- Make sure the head of the baby is well covered. This is on the grounds that more than 90% of the heat loss occurs through the head when it left uncovered
- Never undress the baby completely to change the diaper.
- Skin-to-skin contact: Breastfeeding, massages, and close contact will help your baby to feel secure and help you feel more confident as a new mother.
What Is Kangaroo Mother Care?
What Are The Advantages Of Kangaroo Mother Care?
- As the infant is kept in skin-to-skin contact it gives effectual warmth and temperature control
- The infant sustains better and puts on weight all the more quickly (so it grows more muscle and fat to keep it warm)
- The benefit of KMC can be given by different individuals from the family if the mother is not well or in the necessity to have a break
How Long Should Kangaroo Mother Care Continue?
At the point when the mother and child are okay with the procedure, KMC can proceed for whatever length of time that the mother thinks she can do, or until the baby completes the term (40 weeks) if the baby is preterm or the infant’s weight achieves 2,500 gm. What’s more, when the infant has had enough and is done being in KMC, it begins to speak with the mother in its own particular manners, by wriggling, by moving restlessly, trying to throw the limbs out of the wrapping and by crying.
Visitors: Don’t expose your baby to infections if you can help it. Request visitors to reschedule their visit if they have a cold, cough or other infection, or not to go too near or touch him until they’re better. LBW babies are at higher risk of catching respiratory tract infections.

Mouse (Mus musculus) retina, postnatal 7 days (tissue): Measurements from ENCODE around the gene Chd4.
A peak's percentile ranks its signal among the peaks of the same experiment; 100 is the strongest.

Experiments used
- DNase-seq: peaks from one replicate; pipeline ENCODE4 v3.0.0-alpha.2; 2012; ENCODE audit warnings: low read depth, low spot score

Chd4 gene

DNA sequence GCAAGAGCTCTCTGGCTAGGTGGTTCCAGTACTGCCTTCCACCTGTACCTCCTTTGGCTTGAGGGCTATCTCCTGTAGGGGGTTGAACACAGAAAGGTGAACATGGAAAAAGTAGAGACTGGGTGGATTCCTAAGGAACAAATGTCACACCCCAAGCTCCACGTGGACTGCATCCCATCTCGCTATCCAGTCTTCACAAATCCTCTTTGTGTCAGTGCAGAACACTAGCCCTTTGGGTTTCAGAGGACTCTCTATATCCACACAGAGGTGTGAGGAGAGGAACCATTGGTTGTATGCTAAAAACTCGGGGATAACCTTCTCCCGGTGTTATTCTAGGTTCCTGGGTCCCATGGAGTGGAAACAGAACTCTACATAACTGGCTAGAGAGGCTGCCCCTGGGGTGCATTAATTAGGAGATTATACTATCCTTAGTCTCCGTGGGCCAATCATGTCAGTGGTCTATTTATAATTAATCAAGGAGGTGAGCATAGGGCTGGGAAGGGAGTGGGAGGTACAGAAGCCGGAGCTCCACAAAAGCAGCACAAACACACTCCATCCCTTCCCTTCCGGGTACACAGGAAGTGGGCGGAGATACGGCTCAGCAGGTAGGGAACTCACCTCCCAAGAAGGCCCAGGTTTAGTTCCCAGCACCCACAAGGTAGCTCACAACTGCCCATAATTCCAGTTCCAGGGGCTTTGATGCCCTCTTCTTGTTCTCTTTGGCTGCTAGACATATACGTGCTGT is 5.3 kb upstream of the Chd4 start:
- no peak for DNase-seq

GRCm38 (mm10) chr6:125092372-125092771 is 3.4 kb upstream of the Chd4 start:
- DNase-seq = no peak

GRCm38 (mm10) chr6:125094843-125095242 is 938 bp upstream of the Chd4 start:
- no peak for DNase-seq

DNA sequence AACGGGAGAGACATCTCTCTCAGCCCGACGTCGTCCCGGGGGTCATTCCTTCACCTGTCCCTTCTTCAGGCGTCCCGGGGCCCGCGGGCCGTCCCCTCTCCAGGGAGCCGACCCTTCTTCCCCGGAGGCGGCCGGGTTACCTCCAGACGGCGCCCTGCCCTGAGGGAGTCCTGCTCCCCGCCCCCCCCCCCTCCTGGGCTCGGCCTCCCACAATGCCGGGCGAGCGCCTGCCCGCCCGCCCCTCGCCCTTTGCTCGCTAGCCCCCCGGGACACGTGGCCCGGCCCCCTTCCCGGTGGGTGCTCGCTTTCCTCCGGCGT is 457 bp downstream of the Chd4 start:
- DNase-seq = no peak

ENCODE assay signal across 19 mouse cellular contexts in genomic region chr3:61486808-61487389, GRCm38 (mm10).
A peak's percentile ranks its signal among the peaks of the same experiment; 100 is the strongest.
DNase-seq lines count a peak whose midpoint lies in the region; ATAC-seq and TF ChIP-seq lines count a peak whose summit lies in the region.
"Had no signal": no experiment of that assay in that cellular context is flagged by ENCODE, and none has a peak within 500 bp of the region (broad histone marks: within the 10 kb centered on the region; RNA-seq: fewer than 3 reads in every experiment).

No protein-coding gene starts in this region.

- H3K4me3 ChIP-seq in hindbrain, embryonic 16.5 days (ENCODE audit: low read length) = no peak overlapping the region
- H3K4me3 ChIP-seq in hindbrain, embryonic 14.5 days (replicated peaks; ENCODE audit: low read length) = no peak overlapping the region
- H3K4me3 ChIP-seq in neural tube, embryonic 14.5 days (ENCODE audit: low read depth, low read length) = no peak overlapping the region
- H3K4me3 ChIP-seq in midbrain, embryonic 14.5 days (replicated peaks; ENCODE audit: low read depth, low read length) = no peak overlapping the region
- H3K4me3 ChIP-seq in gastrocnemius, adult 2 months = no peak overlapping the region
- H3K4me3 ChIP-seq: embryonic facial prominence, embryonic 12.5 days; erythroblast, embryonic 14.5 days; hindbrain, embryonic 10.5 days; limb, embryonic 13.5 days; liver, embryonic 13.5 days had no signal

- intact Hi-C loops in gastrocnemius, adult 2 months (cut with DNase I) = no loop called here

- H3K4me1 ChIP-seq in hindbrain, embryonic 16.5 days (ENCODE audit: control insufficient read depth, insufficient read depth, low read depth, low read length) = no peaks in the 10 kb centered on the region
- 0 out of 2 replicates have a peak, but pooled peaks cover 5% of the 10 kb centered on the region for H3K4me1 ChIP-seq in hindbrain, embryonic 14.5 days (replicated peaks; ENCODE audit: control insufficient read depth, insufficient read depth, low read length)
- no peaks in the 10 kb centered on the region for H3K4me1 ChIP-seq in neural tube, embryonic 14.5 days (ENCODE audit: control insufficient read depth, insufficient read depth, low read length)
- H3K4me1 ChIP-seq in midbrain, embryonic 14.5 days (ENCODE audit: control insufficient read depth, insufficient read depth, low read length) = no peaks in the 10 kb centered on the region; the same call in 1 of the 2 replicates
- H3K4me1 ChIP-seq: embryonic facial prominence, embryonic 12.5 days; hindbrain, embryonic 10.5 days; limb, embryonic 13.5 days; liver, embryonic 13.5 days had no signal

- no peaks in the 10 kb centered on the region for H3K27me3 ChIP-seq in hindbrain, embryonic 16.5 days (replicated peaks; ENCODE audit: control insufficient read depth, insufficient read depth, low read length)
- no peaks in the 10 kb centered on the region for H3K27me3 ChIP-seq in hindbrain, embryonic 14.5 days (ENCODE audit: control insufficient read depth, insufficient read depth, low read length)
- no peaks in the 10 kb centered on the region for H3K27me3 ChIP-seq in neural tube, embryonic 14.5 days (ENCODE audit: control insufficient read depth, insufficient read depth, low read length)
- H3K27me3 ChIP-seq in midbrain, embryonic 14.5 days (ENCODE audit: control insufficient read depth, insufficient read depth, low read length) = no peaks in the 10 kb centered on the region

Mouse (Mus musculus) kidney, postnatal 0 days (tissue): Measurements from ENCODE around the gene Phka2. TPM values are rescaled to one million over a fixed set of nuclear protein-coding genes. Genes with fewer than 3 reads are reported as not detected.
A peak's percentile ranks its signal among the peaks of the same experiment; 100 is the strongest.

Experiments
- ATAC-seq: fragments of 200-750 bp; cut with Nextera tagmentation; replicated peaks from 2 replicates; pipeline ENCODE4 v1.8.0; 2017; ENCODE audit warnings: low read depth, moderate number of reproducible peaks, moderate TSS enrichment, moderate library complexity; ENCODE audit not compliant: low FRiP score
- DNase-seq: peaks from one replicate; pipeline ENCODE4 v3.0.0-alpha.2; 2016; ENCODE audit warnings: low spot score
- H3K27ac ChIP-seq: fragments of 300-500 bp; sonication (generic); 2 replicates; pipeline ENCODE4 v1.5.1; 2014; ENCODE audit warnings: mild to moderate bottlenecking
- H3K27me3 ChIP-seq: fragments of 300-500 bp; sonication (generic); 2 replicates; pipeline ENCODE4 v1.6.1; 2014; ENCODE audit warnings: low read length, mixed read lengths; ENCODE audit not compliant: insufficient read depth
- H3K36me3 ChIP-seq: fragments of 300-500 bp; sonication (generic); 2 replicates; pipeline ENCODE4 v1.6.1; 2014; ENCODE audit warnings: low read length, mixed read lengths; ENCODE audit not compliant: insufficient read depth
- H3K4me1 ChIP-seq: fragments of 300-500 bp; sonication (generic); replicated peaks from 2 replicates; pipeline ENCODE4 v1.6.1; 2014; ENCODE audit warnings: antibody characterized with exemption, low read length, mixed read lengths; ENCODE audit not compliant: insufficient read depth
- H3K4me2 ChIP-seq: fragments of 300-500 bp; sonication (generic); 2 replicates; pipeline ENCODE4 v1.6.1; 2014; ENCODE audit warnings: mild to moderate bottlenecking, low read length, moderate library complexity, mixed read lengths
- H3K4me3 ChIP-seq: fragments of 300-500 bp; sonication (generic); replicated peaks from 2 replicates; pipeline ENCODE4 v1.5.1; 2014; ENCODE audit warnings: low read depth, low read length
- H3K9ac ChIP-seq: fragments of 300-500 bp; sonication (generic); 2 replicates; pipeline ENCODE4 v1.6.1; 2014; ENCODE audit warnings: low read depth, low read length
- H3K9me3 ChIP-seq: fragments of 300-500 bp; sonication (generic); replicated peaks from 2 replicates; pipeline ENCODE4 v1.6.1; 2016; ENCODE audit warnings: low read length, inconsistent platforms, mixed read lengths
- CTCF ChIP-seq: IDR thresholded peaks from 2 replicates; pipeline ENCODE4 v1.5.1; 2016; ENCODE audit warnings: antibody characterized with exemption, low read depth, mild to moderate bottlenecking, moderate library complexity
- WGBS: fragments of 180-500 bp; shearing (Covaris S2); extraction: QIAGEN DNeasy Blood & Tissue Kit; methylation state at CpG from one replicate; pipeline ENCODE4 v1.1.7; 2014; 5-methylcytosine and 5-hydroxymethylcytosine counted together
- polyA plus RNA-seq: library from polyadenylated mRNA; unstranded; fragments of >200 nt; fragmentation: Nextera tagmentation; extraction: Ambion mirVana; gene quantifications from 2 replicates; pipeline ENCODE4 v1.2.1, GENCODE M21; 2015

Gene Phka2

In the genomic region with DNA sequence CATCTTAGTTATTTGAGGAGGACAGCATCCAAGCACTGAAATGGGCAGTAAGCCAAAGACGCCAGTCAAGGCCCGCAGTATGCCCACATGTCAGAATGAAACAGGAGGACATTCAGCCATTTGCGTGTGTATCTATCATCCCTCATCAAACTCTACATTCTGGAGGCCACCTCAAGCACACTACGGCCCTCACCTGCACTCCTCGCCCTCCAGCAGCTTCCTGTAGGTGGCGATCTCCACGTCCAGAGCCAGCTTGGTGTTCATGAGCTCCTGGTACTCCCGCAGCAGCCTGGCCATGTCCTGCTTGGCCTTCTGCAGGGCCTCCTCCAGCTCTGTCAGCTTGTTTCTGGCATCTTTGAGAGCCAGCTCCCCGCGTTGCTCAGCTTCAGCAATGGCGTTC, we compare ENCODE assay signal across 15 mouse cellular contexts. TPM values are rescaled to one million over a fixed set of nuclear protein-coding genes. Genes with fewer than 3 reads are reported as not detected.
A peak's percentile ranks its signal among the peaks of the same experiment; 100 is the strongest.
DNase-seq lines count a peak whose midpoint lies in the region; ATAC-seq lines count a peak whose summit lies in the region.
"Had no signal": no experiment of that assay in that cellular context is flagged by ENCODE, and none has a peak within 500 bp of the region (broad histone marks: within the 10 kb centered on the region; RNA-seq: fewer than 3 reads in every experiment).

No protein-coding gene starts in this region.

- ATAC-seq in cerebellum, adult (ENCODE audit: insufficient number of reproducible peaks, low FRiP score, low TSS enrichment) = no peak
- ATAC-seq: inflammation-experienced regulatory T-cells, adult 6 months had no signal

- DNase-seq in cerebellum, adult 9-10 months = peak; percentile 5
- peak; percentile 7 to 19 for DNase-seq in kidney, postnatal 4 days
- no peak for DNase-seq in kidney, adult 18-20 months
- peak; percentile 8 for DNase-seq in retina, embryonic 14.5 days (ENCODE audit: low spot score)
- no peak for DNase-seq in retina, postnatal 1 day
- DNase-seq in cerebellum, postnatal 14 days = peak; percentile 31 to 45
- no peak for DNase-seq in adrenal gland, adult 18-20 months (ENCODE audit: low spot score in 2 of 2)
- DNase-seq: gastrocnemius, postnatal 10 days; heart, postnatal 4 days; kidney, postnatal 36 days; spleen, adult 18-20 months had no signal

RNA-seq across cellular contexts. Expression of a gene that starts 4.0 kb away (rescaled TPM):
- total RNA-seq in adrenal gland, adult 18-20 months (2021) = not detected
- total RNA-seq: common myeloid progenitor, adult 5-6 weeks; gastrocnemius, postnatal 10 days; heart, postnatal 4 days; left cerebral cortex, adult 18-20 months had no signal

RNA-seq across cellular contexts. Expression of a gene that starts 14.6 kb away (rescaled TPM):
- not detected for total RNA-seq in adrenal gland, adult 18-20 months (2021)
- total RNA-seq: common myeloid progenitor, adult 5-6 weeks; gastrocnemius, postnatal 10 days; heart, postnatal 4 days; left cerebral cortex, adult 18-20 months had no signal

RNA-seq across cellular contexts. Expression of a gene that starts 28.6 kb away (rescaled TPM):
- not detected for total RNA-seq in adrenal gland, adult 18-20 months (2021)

Babysitters: Avoid leaving your low birth weight baby with a maid or at daycare centre till he is a bit older.
Regular monitoring: Low birth weight babies need to be monitored regularly. Speak to your doctor right away, if your baby has any of the following symptoms:
- Jaundice or a yellowish tinge to the skin
- Laboured or irregular breathing
- Lethargic or slow feeding from the breast
- istless and drowsy
Regular visits with your baby’s doctor: Low-birth weight babies may have a greater risk of developmental problems. They need regular monitoring for height, weight, and head circumference. Vision and hearing assessment has to be done at a specified time.
Follow up at neurodevelopmental clinics may be required.
Ensure your baby gets all his vaccines on time — most LBW babies have the same immunisation schedule as normal birth weight babies.
Ensuring Proper Sleep
Sleep is essential for a baby’s healthy growth and development. Low birth weight babies may have difficulty sleeping due to their immature nervous systems, and they may wake up frequently for feeding. Ensure that the baby gets enough sleep by creating a calm and quiet sleeping environment, swaddling them, and establishing a consistent sleep routine.
Swaddling, or wrapping the baby in a thin blanket, can help the baby feel secure and calm. However, it is essential to swaddle the baby correctly to prevent overheating or suffocation. Avoid placing any loose bedding, toys, or pillows in the baby’s crib, as these can pose a suffocation hazard